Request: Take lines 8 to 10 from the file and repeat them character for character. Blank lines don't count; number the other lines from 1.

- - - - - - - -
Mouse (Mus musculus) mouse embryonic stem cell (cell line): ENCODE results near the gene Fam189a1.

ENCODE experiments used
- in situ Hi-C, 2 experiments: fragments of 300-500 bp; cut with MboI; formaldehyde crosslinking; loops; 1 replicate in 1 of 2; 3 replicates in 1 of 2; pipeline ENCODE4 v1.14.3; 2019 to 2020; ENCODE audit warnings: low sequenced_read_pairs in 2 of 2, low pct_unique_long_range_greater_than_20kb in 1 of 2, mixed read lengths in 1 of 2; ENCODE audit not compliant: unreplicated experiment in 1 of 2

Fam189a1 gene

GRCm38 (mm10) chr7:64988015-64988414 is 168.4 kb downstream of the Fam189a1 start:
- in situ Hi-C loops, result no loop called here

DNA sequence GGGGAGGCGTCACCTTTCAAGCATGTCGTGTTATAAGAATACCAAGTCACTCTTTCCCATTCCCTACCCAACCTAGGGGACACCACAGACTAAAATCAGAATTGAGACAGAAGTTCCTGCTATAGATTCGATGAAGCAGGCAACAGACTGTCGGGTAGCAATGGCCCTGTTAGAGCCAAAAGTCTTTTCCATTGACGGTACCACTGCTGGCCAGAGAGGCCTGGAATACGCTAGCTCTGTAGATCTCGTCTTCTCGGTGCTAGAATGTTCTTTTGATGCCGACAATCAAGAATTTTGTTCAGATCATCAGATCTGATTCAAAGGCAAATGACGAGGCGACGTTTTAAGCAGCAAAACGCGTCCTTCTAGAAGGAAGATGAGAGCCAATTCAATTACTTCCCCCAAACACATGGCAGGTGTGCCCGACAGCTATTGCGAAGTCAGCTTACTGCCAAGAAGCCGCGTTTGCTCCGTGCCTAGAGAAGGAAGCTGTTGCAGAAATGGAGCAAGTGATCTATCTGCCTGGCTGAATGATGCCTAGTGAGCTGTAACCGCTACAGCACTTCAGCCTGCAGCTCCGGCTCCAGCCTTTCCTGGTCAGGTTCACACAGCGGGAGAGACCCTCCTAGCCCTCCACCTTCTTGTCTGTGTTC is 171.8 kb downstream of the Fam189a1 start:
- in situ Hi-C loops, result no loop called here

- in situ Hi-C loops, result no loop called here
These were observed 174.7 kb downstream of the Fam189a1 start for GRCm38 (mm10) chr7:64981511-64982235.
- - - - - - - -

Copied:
- in situ Hi-C loops, result no loop called here

- in situ Hi-C loops, result no loop called here
These were observed 174.7 kb downstream of the Fam189a1 start for GRCm38 (mm10) chr7:64981511-64982235.